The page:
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What you need to know about changes to super (part 1)



Advice | Employment Legislation | Recruitment | Staff | Superannuation/SMSF

By Lisa Spiden

As a business owner, you are probably aware that there are some planned changes to superannuation and the minimum requirements paid to employees.

However, do you know exactly what they are, and how they will affect your business?

Some changes were implemented last year, and there are further changes that will take effect from 1 July this year. In this three-part series, I will provide an overview of what the changes are and help you understand what it means for you and your employees.

Increase in compulsory super contributions

As an employer, you are required to make minimum superannuation contributions on behalf of your employees. The amount you contribute is calculated as a percentage of your employee’s salary and is currently set to a minimum of 9%, which is paid into a nominated superannuation fund.

The main change to super arrangements is that compulsory employer contributions will rise from 9% to 12% incrementally over the next seven years. As an employer, this means that you need to start planning now.

The super guarantee rate increases to 12% over seven years, as shown in the table below.

Year Rate
Current rate 9.00%
1 July 2013 9.25%
1 July 2014 9.50%
1 July 2015 10.00%
1 July 2016 10.50%
1 July 2017 11.00%
1 July 2018 11.50%
1 July 2019 and onwards 12.00%

 

What does this mean for your business?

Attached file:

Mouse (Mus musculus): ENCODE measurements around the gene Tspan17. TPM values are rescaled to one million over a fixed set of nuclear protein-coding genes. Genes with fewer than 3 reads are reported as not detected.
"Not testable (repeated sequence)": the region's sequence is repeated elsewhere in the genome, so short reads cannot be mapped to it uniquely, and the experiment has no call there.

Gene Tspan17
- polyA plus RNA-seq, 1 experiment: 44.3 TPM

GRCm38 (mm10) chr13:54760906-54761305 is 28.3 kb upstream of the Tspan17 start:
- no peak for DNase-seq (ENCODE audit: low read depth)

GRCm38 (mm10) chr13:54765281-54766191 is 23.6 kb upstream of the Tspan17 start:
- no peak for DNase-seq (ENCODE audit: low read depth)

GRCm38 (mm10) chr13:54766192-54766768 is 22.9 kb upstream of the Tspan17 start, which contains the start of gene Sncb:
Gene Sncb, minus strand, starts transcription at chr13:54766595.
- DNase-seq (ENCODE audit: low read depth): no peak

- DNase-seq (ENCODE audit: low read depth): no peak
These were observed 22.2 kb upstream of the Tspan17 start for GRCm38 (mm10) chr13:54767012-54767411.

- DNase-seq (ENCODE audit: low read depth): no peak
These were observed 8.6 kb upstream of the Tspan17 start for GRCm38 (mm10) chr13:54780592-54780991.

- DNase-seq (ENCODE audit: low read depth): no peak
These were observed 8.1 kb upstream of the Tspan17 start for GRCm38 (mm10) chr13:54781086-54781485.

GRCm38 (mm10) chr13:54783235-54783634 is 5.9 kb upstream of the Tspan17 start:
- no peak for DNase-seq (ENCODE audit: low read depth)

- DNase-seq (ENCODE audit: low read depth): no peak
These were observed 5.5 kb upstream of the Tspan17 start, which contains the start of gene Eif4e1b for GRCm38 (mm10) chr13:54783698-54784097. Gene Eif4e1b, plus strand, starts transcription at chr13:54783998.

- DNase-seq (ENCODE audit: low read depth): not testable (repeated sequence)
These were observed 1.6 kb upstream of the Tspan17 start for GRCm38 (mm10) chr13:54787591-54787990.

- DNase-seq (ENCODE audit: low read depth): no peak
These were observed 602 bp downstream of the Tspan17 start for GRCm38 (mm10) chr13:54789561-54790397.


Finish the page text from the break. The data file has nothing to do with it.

Employers are going to be faced with increased superannuation costs, which they will either have to pay on top of normal salaries or mitigate via reduced remuneration and the restructuring of an employee’s overall package.

Although you might be tempted to reduce your employees’ remuneration to make up for the extra superannuation contributions, please be aware that this may not be as simple as it sounds.  A change in package might breach the employment contract and your employees will need to agree to any changes or new clauses, before you can legally implement them. If they don’t agree, you may need to pay the extra amount.

Another thing to be aware of is that reducing your employees’ remuneration might lead to them dropping below their minimum award entitlements which is a breach of the Fair Work Act.

One way that you might approach these changes, and keep your costs under control, is by keeping the increase in mind when conducting annual pay reviews. Additional superannuation costs can be factored in there rather than by reducing overall employee remuneration.

Planning for the superannuation changes now, rather than later, means that you can avoid any unexpected surprises, and help prevent your business struggling as a result of the new legislation.

While the biggest change to superannuation is the increase to compulsory contributions, there are other changes that include alterations to how contributions are recorded on pay slips and group certificates, the removal of the upper age limit, and new compliance responsibilities for company directors which are also important to be aware of.

We’ll explore these other changes in more depth as part of our three-part series on super.

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